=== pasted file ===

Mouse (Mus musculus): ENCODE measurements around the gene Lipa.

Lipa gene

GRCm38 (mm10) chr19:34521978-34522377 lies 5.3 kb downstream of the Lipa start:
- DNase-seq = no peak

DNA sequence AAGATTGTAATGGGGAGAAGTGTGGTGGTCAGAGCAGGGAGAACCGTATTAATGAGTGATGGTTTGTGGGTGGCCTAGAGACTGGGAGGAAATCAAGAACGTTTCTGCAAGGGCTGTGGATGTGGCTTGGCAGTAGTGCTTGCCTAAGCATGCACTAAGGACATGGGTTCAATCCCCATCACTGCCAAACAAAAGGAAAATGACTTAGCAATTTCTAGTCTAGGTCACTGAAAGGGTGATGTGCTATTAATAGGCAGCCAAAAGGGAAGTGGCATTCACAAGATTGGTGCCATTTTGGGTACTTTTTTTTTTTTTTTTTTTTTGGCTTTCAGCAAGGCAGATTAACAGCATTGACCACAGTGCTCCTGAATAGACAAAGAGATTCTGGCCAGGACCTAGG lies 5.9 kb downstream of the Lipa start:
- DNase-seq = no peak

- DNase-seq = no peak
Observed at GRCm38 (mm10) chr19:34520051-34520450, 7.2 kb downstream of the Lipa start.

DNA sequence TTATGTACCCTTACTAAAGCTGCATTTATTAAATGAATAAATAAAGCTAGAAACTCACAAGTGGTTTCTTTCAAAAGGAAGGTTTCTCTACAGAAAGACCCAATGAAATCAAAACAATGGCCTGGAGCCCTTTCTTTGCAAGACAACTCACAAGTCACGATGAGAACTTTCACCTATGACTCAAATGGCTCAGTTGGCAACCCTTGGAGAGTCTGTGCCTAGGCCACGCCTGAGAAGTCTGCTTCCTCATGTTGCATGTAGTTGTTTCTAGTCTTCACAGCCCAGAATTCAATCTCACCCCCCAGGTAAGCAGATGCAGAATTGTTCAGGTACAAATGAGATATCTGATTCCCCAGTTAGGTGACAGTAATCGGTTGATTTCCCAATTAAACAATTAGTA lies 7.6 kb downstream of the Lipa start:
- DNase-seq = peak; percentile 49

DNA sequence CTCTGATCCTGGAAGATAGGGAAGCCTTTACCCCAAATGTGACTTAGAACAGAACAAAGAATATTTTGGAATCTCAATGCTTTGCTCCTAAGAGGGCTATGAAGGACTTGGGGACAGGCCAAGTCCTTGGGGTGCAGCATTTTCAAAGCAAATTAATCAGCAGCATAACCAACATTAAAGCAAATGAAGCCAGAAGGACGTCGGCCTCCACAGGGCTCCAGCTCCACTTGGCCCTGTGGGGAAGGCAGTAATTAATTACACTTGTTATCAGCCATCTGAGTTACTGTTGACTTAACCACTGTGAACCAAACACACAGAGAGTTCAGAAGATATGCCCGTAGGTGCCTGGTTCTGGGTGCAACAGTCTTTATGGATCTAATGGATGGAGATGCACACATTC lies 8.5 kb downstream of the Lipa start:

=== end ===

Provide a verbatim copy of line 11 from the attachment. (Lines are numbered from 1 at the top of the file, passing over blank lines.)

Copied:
DNA sequence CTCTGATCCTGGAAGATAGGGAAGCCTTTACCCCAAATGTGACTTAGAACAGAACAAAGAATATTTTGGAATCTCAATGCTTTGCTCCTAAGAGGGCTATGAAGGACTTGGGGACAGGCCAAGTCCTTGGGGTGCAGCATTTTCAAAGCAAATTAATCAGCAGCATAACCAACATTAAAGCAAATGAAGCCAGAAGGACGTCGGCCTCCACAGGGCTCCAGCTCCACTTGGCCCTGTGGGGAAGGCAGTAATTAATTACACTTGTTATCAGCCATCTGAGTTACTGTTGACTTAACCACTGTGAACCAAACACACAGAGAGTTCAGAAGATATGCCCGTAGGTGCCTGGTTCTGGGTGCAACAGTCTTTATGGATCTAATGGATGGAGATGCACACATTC lies 8.5 kb downstream of the Lipa start: